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Ensuring tax and transfer systems bring sufficient revenue to reach macroeconomic fiscal targets, address societal goals in re-distribution and social welfare, recognise the influence taxation has on businesses’ competitiveness and adequately address environmental externalities is a tough challenge, arguably more so in Israel than in many other OECD countries.
This series makes available, to a wider readership, selected studies which the Department has prepared for use within OECD.
In the wake of the financial crisis there has been renewed focus on the importance of a country’s net
external debt position in determining domestic interest rates and, relatedly, its vulnerability to a crisis. This paper extends the panel estimation of OECD countries described in Turner and Spinelli (2012) to investigate the effect of external debt and its interaction with government debt on the interest-rate-growth differential.
Using panel data for OECD countries, this study investigates the extent to which changes in government spending on education, health and other areas influence long-term growth.
In many OECD countries, government debt reached levels over recent years that call for reduction over the medium to longer term to ensure public finance sustainability. This paper investigates the international transmission of fiscal consolidation shocks via trade flows.
Urbanisation in China has long been held back by various restrictions on land and internal migration but has taken off since the 1990s, as these impediments started to be gradually relaxed. People have moved in large numbers to richer cities, where productivity is higher and has increased further thanks to agglomeration effects.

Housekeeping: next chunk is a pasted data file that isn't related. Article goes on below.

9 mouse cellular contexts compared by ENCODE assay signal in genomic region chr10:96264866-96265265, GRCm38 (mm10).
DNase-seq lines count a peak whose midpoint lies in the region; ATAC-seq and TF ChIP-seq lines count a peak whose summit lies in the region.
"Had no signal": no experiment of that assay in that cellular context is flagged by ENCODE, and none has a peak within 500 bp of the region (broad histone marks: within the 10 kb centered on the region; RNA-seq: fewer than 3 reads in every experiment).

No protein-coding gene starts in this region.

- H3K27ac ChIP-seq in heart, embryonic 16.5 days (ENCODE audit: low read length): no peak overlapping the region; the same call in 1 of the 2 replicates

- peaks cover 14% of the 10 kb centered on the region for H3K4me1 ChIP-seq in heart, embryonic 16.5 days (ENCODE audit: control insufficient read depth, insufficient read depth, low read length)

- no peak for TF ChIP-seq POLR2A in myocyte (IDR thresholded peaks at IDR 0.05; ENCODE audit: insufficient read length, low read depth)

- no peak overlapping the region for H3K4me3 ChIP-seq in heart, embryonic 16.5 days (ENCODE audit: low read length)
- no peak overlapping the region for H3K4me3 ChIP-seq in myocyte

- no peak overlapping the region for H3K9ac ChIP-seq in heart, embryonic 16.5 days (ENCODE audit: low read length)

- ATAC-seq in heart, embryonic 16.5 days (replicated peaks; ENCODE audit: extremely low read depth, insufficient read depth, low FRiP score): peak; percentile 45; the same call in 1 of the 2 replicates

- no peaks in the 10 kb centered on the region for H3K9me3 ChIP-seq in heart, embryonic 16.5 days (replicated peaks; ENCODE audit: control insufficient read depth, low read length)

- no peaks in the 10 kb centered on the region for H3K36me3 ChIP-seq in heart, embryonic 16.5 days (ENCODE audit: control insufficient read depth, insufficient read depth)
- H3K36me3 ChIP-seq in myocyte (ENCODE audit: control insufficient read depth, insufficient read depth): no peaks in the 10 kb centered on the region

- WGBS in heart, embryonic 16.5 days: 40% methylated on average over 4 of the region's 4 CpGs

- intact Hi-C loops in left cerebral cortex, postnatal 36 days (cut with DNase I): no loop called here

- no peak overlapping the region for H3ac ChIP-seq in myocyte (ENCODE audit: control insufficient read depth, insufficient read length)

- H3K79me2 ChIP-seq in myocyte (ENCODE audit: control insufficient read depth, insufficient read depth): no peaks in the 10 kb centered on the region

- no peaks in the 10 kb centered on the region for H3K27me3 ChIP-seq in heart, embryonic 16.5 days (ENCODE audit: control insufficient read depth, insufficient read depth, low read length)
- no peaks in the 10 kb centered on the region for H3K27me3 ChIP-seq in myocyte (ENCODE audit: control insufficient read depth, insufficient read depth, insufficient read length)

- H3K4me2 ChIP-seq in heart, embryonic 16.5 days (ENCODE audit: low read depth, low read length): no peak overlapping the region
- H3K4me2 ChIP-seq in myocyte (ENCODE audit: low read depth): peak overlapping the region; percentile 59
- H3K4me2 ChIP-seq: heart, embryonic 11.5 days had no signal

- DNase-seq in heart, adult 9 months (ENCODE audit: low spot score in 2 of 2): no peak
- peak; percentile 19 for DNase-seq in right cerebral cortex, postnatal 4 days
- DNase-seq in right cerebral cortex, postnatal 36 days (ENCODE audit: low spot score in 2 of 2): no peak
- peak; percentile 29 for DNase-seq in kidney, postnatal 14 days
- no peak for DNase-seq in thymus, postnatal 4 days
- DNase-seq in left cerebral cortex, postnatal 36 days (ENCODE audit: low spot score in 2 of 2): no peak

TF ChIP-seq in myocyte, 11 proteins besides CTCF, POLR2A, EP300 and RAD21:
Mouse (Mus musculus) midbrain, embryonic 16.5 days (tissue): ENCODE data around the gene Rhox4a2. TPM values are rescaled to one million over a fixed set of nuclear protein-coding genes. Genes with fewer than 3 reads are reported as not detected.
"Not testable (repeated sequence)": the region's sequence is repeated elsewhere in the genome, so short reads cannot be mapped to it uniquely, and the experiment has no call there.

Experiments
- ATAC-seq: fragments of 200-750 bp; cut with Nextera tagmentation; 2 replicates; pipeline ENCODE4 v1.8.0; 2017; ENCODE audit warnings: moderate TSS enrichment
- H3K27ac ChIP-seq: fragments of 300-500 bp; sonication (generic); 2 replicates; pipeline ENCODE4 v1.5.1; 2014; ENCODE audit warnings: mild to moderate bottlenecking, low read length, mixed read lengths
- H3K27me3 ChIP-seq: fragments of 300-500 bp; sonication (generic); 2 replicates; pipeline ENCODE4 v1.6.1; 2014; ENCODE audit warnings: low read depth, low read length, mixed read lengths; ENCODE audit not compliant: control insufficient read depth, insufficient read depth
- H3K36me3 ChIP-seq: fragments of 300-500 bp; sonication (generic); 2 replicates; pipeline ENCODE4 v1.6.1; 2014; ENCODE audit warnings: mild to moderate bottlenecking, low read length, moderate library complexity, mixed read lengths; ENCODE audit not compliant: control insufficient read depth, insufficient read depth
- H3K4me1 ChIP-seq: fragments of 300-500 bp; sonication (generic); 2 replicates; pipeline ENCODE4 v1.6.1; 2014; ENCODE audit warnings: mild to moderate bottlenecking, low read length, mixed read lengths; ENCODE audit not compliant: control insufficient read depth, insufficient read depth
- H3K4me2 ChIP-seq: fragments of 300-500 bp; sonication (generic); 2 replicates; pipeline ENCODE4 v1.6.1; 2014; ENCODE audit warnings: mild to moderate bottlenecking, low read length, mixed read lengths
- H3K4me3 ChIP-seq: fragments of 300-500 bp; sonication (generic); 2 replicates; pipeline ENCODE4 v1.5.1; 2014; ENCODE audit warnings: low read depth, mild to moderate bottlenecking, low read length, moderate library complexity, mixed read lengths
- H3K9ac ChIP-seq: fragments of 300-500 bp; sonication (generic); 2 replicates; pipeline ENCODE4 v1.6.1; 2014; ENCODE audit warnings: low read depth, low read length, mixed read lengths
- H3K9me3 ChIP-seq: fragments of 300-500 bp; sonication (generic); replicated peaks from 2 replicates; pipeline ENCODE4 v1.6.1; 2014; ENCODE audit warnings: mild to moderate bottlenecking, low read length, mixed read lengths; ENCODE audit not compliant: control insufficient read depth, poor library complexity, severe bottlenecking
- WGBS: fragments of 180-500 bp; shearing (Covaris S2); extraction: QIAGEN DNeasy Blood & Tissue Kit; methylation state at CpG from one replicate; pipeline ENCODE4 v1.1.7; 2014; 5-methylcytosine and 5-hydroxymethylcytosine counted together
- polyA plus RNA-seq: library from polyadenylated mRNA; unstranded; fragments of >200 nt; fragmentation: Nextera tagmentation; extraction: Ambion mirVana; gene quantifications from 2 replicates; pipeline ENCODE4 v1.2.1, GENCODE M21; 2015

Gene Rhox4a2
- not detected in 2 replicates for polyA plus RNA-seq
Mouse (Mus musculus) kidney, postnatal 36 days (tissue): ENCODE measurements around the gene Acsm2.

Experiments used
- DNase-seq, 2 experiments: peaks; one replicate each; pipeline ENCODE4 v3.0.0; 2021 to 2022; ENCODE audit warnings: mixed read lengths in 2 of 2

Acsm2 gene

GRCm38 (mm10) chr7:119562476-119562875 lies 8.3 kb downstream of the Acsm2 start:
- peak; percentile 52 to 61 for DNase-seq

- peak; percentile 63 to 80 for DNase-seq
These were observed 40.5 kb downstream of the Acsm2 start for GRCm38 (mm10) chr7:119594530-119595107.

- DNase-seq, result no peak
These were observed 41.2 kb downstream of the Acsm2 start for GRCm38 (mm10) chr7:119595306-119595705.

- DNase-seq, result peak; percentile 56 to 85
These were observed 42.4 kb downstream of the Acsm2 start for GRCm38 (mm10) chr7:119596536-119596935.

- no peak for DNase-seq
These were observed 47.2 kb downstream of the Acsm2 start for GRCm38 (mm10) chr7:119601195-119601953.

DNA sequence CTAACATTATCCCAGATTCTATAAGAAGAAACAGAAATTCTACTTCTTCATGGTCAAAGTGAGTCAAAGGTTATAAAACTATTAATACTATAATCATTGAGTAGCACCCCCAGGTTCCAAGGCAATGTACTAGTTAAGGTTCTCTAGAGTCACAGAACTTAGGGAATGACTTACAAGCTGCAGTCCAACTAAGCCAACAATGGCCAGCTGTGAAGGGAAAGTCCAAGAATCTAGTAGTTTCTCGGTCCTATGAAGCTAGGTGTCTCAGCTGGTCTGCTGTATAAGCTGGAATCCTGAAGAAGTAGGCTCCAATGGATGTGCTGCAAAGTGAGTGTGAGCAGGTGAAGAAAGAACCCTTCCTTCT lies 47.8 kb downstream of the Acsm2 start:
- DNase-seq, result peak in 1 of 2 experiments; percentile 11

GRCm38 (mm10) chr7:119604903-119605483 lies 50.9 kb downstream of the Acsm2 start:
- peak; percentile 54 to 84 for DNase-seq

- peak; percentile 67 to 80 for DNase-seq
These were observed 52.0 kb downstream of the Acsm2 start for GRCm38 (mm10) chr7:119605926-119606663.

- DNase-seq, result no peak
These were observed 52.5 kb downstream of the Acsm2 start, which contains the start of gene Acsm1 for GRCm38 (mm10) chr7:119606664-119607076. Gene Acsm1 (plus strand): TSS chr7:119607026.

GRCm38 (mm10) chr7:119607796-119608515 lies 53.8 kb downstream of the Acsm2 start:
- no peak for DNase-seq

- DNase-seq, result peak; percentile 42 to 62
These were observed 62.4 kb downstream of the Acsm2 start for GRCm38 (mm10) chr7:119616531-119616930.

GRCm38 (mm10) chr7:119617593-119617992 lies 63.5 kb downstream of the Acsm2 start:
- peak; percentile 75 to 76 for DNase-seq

The recent crisis has revealed large differences in external competitiveness between euro area member countries. Since nominal exchange rate devaluation is not an option for members of a currency area, governments in troubled member countries have been considering so-called fiscal devaluation, i.e. a shift from employers’ social security contribution to value added tax, as an alternative means to restore competitiveness.
Despite sustained efforts made in recent years to rein in budget deficits, a majority of OECD countries still face substantial fiscal consolidation needs. The choices made about which spending areas to curtail and which taxes to hike will have implications for near-term activity and long-term growth as well as for equity and the current account.
This working paper presents the background and the details of the simulations behind Box 1.4 of the May 2013 OECD Economic Outlook. A small simulation model is used to evaluate the contribution that the three pillars of the government’s strategy – fiscal consolidation, growth-boosting structural reforms and higher inflation – could make to reversing the rise in Japan’s public debt ratio.
Mexico has achieved a high degree of decentralisation in public services, but the Mexican fiscal
federal system has important shortcomings. States and municipalities have become heavily dependent on
federal transfers to finance a growing share of public spending.